It is common practice in primary care to “clear” our patients for surgery, but we are not alone as our colleagues in internal medicine and anesthesiology frequently perform the same duty. Not a week goes by in my practice, and likely daily for my anesthesia colleagues, that patients bring paperwork from a surgeon asking for clearance. The question for many is what needs to be done? It is all too tempting to do too much in order that a patient’s procedure won’t be cancelled because someone forgot to order “X” test. Furthermore, many providers have had little formal education in performing preop evaluations. However, there are several evidence-based guidelines to help sort out the myriad of options.
Just deciding whether or not a patient is “safe” to proceed to the operating room is not enough. With today’s complicated medication regimens including various anticoagulation options, deciding what medications should be continued on the day of surgery or held (and for how long pre/post op) are very intimidating questions for providers to answer in the typical 20 minute appointment!
Previously here on iMedicalApps we reviewed a wonderful medical app by Dr Joshua Steinberg called Preop Eval designed to assist providers in making these complicated decisions a lot easier. A more recent addition to the app store to assist providers in preoperative clearance is PreOpGuide from TEAM Health Anesthesia, a group of anesthesia providers that are part of the larger TEAM Health clinical outsourcing company. The content of PreOpGuide is set up to be completed like a patient questionnaire.
The questions are arranged by system from pulmonary to neurology followed by additional questions that address social issues such as alcohol and/or drug abuse, medications, and finally the type of surgery. Along the way, the app has a number of “information” icons to help clarify each question and assist the user in obtaining the salient information. Finally, you click on the “submit” button and the app generates a preop plan for the patient detailing what preop tests should be ordered and whether or not a more robust cardiac clearance is indicated. The app gives you the option of printing the results or starting the next preop eval.
Let’s walk through the app via a clinical case similar to one I saw in clinic recently. A 45 year-old obese female with a BMI of 36 presents in clinic for a preop eval prior to undergoing bariatric surgery. Her past medical history is complicated by Type II diabetes, hypertension, hyperlipidemia, and a stroke ten years ago while she was taking oral contraceptives. She is on a number of medications including metformin, ramipril, atorvastatin, and clopidogrel. Now let’s try out PreOpGuide to see what needs to be done to “clear” her for surgery.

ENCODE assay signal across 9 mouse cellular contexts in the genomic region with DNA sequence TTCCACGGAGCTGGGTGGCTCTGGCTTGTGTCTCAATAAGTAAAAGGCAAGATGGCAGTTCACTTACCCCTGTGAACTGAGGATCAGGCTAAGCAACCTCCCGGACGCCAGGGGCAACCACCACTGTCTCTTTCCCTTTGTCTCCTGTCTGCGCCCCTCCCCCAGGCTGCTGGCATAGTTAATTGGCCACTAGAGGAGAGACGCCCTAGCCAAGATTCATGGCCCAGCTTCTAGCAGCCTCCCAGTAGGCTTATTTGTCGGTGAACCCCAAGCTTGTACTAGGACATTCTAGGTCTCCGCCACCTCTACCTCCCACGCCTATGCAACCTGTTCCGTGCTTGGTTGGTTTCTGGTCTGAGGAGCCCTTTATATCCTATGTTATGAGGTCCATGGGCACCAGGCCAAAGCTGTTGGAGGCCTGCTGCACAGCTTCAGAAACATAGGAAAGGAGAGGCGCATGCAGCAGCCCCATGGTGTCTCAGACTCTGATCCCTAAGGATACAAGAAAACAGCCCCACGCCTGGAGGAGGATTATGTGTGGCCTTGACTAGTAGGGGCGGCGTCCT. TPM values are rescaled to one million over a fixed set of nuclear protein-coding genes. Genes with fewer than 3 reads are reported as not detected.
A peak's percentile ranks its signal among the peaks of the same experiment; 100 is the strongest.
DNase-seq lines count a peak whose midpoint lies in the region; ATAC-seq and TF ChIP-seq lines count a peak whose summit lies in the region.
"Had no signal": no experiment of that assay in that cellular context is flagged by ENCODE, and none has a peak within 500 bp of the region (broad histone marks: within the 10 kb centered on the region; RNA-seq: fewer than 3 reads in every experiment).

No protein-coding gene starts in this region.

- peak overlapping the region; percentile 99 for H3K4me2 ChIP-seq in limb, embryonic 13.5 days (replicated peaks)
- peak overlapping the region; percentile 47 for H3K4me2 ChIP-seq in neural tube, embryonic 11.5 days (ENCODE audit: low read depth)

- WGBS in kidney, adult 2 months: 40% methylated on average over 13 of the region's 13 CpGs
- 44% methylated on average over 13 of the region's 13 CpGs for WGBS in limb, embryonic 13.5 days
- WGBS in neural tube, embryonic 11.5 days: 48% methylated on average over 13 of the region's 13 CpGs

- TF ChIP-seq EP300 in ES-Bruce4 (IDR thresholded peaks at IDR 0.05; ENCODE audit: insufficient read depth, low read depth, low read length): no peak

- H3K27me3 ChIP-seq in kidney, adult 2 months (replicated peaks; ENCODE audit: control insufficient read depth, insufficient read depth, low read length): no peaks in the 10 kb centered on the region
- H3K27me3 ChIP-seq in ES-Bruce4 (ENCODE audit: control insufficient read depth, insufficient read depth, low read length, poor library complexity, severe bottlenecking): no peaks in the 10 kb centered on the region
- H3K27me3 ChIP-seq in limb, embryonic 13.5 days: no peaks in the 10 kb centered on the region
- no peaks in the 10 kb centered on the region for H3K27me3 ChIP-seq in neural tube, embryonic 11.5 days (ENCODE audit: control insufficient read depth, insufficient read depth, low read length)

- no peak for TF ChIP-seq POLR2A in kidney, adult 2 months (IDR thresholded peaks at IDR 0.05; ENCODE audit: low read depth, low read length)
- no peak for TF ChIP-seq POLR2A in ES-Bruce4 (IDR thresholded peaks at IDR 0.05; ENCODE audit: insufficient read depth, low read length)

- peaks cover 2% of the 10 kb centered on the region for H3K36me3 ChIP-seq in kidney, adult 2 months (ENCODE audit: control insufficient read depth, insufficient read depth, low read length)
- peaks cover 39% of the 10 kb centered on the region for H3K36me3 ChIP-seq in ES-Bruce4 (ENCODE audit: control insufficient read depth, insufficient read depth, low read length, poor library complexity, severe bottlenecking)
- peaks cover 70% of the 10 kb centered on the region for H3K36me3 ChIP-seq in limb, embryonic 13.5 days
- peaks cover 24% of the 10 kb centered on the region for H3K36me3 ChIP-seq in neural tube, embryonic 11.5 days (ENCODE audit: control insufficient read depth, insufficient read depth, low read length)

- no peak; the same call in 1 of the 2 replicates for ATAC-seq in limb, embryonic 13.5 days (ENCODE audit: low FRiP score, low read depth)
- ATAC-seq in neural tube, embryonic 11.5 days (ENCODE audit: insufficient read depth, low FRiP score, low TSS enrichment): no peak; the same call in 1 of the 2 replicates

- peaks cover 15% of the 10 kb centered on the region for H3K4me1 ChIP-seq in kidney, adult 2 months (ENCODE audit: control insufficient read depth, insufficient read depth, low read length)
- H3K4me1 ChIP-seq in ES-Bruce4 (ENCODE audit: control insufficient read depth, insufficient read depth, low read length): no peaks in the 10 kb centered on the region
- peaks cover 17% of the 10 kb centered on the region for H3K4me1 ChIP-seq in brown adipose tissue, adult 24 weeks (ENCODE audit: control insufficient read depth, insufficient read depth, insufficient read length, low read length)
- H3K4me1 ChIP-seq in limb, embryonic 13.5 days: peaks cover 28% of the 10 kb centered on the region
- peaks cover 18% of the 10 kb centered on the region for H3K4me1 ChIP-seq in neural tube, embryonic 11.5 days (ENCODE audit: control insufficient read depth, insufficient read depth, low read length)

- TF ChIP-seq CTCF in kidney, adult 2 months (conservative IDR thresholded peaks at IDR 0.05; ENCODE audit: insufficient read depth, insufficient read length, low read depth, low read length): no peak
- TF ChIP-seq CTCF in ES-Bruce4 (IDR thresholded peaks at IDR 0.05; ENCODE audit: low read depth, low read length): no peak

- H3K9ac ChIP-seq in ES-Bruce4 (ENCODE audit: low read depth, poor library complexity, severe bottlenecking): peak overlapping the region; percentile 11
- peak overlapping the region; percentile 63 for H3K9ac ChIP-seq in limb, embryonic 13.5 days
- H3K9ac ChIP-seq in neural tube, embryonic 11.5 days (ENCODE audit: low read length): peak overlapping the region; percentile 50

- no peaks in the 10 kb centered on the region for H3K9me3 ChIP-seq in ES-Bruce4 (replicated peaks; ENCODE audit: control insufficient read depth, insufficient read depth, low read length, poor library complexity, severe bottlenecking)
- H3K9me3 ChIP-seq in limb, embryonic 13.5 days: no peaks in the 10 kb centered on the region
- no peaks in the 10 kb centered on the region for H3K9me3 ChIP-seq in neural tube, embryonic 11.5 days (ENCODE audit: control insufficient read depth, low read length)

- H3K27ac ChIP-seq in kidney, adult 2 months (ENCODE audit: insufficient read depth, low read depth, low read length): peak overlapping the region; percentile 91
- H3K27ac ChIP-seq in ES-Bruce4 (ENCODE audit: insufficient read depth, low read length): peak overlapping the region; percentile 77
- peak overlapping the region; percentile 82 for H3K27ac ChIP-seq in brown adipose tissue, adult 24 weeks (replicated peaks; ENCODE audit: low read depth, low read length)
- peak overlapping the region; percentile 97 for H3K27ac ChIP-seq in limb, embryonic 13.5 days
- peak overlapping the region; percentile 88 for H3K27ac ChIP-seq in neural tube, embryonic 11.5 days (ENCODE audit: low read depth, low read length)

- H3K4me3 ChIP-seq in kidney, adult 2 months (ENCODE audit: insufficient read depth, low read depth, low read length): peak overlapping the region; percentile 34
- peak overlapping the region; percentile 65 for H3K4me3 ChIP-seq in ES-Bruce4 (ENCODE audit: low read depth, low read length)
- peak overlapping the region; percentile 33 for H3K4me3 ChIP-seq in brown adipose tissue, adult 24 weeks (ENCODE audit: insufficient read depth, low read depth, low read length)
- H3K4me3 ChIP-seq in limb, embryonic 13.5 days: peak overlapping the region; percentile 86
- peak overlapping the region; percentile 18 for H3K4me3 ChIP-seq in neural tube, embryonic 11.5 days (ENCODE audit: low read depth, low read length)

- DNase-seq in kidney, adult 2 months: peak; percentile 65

Evidence based medicine:
The app appears to use evidence based guidelines for its recommendations, but they are not clearly stated anywhere in the app. Does the app follow the 2014 American College of Cardiology (ACC) & American Heart Association (AHA), the 2012 American College of Chest Physicians (ACCP), the 2011 European Society of Anesthesiology (ESA), and/or the 2014 Institute for Clinical Systems Improvement (ICSI) guidelines like Preop Eval does? I simply can’t tell from any of the information given in the app though the press release for PreOpGuide states that it does.
What providers would benefit from this App?
Residents, mid-levels, Family Medicine, Internal Medicine, General Surgeons, Anesthesiologists, Nurse Anesthetists and any other provider who performs preop evals.
Disclaimer: The views expressed are those of the author(s) and do not reflect the official policy of the Department of the Army, the Department of Defense or the U.S. Government.
- Patient questionnaire interface that can be completed rapidly at the point of care.
- Systems based algorithms that include prompts at each step to aid completion.
- Seemingly “complete” preop summary generated that can be printed for the patient/provider and/or added to the medical record.
- Minimal information about the app developers.
- No information about the evidence/guidelines upon which app is based.
- Inability to save data to the app.
- Not available for Android.
An intriguing, easy to use tool to perform preop evals at the point of care. It’s unfortunate this app does not include more information about the guidelines and evidence that is utilized “under the hood” of this app. I am concerned the app could be “leaving” something out.
- Overall Score
- User Interface
Quick, easy to complete by virtually anyone and includes ability to print the eval from the app.
- Multimedia Usage
Lacks links to other calculators, omits references, no ability to save data in the app, but you can print results.
A good resource for free.
- Real World Applicability
Applicability is limited by the lack of information about the app’s sources/evidence/guidelines.
- Device Used For Review
iPhone 6 running iOS 8.4.1.
- Available for DownloadiPhoneiPad